Randy Olson doesn’t like you. He says some very harsh things about the science blogs readership on the Skepticality podcast — you guys are all just so darn mean to him. This is all very unfortunate, because he does have some good things to say, but he’s also taking disagreement very personally, and is seeing things only through the lens of the filmmaker,which is skewing his perspective away from some significant points, at the same time that it’s giving him some useful and interesting views.
For instance, he criticizes my response to the event in which I got kicked out of a movie theater — the problem, he says, was that I was drawing attention to an event in which I had nothing to sell, while they did, and that’s a mistake. I certainly do have something to sell: myself (which I find personally important, even if no one else does), the blog Pharyngula, and the science of evolution. I don’t have a movie, but most people don’t; it’s a case of the Olson blinders to think that the only thing that matters is your movie. I managed to sell Pharyngula quite well, and got a lasting 30-50% increase in traffic, as well as more attention from the media.
The other thing he’s missing is what we accomplished with Expelled. Again, we don’t have a competing movie to promote, so we couldn’t very well peddle a positive message about our alternative cinema experience. Instead, we had to show that Expelled was a profoundly dishonest movie on all levels; we impeached its credibility successfully. The reviews tell the story, that they all point out how wretchedly false the story of the movie was. We can’t stop people from attending the movie, but we can weaken its utility as a tool for the creationist movement.
And that’s where we won. The podcast continues to falsely claim that the movie was a success, quoting box office figures. Wrong message. This movie was a flop: it lost money. Even more significantly, it failed with its intended audience. Remember, creationism is huge in this country, and a movie that taps into that base has got an automatic edge, which is how it managed to get millions in gross receipts. However, that’s also where it failed. It did not get any momentum at all with the evangelical audience, with a steady, rapid decline in attendance from day one. This is a movie that is coasting on Christian gullibility, but is getting no traction at all. Part of it is that the movie started with no credibility, but I suspect another part of its failure was in its marketing: ads on The Daily Show sound impressive to us, but weren’t going to draw in likely attendees, and using a rock-and-roll soundtrack and the image of rebelliousness is also not going to woo the evangelical crowd. Daily Show ads would have probably been very effective for Olson’s movie, Flock of Dodos, but they were wasted effort for this one.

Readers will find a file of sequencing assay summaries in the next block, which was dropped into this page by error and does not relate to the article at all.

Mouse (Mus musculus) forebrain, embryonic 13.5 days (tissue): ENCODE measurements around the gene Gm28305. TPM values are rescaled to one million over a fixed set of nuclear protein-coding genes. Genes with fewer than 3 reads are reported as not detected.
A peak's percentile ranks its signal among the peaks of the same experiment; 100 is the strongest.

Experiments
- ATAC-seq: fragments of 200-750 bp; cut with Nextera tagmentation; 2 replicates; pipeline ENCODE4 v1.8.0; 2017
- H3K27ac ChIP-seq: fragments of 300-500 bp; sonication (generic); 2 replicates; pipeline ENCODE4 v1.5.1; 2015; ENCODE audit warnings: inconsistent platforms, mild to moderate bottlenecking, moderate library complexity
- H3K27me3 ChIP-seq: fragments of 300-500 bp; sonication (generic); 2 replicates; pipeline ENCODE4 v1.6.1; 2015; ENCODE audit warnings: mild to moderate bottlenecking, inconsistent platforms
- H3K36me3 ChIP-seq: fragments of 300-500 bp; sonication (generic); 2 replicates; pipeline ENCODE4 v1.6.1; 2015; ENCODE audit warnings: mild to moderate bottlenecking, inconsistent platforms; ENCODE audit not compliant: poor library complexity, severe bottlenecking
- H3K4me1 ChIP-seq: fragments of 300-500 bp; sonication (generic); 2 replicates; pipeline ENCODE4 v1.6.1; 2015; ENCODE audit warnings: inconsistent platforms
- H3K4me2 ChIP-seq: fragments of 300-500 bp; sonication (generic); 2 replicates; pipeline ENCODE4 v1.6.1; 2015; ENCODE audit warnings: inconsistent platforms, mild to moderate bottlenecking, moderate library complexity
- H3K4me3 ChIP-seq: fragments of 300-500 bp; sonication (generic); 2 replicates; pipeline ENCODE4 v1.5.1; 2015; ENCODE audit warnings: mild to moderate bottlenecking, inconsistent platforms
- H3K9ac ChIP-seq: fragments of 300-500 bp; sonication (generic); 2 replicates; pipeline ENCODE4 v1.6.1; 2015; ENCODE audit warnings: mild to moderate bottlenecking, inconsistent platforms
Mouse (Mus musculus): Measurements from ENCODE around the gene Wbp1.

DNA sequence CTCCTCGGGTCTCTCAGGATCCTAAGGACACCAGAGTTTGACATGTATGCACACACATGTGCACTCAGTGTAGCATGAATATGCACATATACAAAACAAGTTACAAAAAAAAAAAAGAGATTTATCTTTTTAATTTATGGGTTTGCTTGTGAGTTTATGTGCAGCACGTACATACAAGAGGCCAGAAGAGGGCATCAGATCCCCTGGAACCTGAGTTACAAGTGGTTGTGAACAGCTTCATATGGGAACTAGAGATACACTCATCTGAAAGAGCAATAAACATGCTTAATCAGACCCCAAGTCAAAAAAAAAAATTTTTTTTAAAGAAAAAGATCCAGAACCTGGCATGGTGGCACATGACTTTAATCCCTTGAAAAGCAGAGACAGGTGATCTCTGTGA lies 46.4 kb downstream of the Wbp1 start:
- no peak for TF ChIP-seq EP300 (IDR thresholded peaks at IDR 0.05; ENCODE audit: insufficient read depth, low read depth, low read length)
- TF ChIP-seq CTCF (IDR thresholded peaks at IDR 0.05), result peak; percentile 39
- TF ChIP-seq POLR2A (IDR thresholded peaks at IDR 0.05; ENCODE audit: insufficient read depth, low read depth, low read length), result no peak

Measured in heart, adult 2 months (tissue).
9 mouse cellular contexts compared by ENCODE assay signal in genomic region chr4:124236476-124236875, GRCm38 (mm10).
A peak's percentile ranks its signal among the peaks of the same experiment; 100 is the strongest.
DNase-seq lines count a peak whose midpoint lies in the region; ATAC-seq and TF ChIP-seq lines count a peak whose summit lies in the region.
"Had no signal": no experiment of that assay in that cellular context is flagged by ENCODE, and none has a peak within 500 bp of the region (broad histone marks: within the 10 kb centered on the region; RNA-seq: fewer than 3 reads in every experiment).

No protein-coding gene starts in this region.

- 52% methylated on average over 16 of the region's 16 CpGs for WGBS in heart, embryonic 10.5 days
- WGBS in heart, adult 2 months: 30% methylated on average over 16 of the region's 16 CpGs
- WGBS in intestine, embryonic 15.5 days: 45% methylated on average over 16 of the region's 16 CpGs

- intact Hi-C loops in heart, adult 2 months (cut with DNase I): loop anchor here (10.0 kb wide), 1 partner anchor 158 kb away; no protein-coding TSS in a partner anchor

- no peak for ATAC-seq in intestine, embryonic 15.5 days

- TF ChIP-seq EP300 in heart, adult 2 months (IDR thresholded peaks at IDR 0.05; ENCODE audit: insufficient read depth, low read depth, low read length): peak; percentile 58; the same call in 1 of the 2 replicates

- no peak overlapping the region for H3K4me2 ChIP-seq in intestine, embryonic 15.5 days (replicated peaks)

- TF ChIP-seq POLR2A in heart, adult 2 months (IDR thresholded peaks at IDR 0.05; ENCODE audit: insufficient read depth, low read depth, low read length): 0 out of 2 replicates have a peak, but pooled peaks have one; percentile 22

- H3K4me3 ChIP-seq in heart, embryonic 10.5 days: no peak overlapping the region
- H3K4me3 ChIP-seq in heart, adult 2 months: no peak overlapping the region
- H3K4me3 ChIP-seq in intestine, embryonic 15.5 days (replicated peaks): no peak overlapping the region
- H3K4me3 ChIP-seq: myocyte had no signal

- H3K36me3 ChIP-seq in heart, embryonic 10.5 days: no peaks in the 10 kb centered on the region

One thing Olson is entirely correct on is that likability is important. I have no illusions that I’m a charming fellow, but in my public talks you may have noticed that everyone complains that I don’t breathe fire or eviscerate any creationists on the podium. That’s intentional — going all Lewis Black only works when you’ve got an audience that already agrees with you. However, the other essential component of a successful media strategy has got to be strength. Haven’t we learned that yet from years of watching Republican political tactics? They don’t win on just presenting perspectives agreeable to their electorate, but by being vicious bastards who won’t compromise. Olson is telling us to be like Jimmy Carter, and ignoring the fact that the environment right now is dominated by the likes of Dick Cheney, unlikable thug. Even worse is that he’s forgetting that it was Carter vs. Reagan, who was both likable and put up a good illusion of strength.
What we really need is someone who is fiercely likable, someone who can be admired while they’re fighting for science. I fear that what everyone else is calling for is the scientist as friendly, unchallenging wimp who will make the public feel safe and able to go on believing whatever nonsense they want … when what we really need is someone to shake up the bogosity of the general public’s delusions.